Intermediate filament assembly and network formation
The cytoskeleton provides mechanical stability for the cell. Actin filaments, microtubules, and intermediate filaments are the most important building blocks of these dense intracellular composite networks of biopolymers. While actin and microtubules are highly conserved in eukaryotic cells, each cell type is characterized by its unique (combination of) intermediate filaments. We study in vitro systems of intermediate filaments and aim to understand the hierarchical assembly dynamics from smaller subunits to filaments and subsequent network formation. The proteins are expressed recombinantly in our lab enabling us to perform targeted mutagenesis and study the influence of such mutations on the assembly of the filaments. As the assembly processes occur on the nanometer scale, we employ small angle X-ray scattering, light scattering and fluorescence correlation spectroscopy.
This work is funded by the DFG (SFB 755, SFB 860, CNMPB).
Susanne Bauch, Kamila Sabagh, Ulrike Rölleke, Manuela Denz, Eleonora Perego
Intermediate filament mechanics
The hierarchical assembly path way of intermediate filaments gives rise to intriguing mechanical properties, such as extreme extensibility and high flexibility. Thus, mechanically intermediate filaments behave fundamentally different from actin filaments and microtubules. Our goal is to understand how the molecular interactions between the protein monomers give rise to the specific stress-strain response of the filaments. Thus, we assemble single filaments and use optical trapping as well as atomic force microscopy to apply pN to nN forces while controlling the system by microfluidics and confocal imaging.
This work is funded by an ERC Consolidator Grant.
Laura Aradilla Zapata, Johanna Block, Charlotta Lorenz, Anna Schepers, Julia Kraxner
Mechanics of blood cells
Blood platelets play an instrumental role in blood clotting and are besides this high biomedical importance a complete, yet simple, model system for cell adhesion, spreading and contraction. They are able to drastically rearrange their actin cytoskeleton and thereby change their shape on a time scale of only minutes. We aim to understand these dynamic processes and characterize the forces, which the cells impose on their environment. We employ traction force microscopy and fluorescence imaging in this project.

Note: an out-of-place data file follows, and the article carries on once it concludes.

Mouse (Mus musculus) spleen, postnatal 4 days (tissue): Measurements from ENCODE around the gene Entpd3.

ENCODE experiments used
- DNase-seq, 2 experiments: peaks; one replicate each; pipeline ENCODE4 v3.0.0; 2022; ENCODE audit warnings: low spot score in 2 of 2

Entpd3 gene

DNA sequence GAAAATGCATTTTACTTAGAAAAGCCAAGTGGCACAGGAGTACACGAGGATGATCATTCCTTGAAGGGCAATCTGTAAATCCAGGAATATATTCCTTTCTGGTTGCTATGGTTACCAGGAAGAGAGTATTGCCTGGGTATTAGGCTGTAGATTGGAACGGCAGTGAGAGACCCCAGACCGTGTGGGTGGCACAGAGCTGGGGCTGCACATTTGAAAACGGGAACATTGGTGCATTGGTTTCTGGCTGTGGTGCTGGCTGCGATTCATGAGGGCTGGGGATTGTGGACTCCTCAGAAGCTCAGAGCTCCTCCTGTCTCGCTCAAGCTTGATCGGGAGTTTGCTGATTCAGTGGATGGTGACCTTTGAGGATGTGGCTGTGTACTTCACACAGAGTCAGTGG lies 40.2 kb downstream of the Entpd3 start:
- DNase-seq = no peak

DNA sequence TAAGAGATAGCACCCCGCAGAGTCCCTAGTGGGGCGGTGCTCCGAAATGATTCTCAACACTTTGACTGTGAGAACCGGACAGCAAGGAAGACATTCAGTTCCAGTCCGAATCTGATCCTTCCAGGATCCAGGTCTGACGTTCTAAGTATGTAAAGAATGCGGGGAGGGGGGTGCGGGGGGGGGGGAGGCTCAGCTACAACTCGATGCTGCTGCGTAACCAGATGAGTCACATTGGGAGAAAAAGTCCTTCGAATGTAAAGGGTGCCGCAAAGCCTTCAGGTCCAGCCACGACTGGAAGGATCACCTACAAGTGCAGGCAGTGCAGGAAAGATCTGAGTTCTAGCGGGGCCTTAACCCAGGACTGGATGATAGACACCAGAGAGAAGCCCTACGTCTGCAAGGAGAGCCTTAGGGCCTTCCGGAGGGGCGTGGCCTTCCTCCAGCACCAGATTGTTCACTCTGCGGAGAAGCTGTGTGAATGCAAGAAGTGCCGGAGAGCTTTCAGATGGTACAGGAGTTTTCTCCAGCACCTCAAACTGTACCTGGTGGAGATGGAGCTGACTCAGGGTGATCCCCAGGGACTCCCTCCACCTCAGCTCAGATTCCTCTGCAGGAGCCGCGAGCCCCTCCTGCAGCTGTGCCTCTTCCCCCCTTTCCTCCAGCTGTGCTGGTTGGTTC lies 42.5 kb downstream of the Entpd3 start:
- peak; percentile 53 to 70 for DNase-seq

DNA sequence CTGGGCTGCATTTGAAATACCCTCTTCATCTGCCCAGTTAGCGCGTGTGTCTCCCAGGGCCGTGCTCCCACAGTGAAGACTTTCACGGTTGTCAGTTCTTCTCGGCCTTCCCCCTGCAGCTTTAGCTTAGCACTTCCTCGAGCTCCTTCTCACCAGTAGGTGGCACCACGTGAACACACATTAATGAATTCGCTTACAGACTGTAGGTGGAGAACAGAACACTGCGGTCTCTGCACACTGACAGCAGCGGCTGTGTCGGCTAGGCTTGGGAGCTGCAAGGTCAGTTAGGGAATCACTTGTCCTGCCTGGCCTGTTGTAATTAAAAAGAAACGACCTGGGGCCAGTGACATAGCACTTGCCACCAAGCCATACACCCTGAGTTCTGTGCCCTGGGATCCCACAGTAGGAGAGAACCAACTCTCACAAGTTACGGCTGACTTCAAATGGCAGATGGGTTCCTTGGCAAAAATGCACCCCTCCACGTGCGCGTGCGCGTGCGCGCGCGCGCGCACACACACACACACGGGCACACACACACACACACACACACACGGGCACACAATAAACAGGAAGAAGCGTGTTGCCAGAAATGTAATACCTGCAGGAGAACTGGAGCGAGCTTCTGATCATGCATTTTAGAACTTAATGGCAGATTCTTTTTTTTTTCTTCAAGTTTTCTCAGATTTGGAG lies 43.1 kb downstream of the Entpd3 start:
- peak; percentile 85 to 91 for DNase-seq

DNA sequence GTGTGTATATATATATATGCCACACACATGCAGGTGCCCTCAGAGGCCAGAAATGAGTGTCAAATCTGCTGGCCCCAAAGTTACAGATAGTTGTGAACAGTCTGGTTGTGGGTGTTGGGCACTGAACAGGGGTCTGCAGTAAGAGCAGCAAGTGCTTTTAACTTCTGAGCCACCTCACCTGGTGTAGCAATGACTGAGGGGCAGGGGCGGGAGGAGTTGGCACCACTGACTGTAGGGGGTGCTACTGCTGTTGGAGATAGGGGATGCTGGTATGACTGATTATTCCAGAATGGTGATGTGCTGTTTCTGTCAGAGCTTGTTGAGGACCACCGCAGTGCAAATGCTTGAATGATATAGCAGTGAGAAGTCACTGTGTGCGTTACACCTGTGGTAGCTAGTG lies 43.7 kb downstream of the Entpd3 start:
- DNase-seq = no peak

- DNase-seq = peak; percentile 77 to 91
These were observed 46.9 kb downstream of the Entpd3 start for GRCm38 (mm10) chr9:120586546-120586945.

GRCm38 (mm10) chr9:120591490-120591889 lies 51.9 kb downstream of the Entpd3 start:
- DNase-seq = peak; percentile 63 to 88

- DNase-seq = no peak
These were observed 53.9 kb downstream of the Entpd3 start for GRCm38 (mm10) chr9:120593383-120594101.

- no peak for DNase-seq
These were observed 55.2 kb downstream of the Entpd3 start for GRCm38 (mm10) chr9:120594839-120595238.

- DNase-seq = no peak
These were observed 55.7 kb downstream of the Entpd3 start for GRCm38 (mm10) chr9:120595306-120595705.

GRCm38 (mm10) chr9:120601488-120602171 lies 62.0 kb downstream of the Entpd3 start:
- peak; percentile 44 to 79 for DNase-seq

This work is funded by the DFG (SFB 937).
We develop microfluidics methods for a variety of different applications. Microfluidics allows us to study biological systems in physiological conditions and concomitantly under the influence of flow fields, gradients (e.g. of pH or specific reagents) or confinement. We develop methods to combine these specifically designed flow chambers with different imaging methods. One important focus is the fabrication of microfluidic chips for X-ray measurements. Furthermore, we design microfluidic geometries for applications in biology and biochemistry.
This work is funded by the DFG (SFB 1286, CNMPB)
Gerrit Brehm, Eleonora Perego
Diffractive imaging of biological cells
Fluorescence and electron microscopy are very well established methods for cellular imaging. We employ diffractive X-ray imaging (scanning SAXS) as a complementary technique. Thus we exploit the small wave length, the ability to directly image electron density contrast the high penetration power. Moreover, in addition to scalar intensity data (real space), we obtain structural data (reciprocal space). In the past, we have successfully applied the techniques to intracellular structures keratin and actin bundles and to the DNA in the nucleus.
This work is funded by the DFG (SFB 755) and the BMBF.
Andrew Wittmeier, Chiara Cassini, Charlotte August